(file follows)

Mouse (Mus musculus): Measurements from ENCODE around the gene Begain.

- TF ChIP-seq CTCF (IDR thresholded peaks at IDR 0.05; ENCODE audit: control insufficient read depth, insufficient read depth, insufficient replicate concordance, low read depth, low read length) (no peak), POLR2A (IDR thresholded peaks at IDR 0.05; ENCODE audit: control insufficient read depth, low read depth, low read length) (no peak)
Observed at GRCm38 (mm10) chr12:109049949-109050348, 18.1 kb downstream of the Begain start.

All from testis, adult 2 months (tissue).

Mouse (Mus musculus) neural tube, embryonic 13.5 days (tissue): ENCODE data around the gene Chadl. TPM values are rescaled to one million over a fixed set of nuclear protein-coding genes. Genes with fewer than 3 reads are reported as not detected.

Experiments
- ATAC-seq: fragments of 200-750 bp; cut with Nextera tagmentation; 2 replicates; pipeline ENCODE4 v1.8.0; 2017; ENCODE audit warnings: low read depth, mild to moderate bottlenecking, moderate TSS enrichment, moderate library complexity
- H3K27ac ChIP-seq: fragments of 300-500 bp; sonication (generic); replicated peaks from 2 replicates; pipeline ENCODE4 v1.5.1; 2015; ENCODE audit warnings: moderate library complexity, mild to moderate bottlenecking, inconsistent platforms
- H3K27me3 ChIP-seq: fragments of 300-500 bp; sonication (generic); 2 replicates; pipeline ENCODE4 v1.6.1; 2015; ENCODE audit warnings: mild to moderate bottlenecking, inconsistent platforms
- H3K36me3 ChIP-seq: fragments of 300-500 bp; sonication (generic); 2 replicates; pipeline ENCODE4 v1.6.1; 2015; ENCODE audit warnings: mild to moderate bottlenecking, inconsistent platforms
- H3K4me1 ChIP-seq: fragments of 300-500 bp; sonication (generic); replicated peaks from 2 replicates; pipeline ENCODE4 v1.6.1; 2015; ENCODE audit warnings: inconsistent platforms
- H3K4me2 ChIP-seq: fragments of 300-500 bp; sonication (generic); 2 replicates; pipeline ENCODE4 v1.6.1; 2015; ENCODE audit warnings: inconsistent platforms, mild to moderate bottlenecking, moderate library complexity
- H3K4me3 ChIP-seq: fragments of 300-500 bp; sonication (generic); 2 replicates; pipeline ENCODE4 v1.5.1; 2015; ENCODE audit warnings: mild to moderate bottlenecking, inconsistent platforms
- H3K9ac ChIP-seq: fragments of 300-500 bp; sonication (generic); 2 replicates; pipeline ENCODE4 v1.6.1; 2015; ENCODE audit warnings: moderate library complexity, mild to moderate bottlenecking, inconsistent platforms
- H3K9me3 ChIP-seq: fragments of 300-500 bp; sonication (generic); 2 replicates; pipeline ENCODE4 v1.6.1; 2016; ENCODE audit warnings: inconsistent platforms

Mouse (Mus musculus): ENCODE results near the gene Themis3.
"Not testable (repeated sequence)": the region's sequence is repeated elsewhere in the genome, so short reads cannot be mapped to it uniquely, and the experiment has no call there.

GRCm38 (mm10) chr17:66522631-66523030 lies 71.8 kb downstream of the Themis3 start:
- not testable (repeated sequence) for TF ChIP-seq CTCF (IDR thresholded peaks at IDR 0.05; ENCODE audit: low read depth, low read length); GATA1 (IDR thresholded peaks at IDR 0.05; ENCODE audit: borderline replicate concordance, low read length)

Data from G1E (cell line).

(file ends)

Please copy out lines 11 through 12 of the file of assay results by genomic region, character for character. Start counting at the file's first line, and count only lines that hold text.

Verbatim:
- H3K4me1 ChIP-seq: fragments of 300-500 bp; sonication (generic); replicated peaks from 2 replicates; pipeline ENCODE4 v1.6.1; 2015; ENCODE audit warnings: inconsistent platforms
- H3K4me2 ChIP-seq: fragments of 300-500 bp; sonication (generic); 2 replicates; pipeline ENCODE4 v1.6.1; 2015; ENCODE audit warnings: inconsistent platforms, mild to moderate bottlenecking, moderate library complexity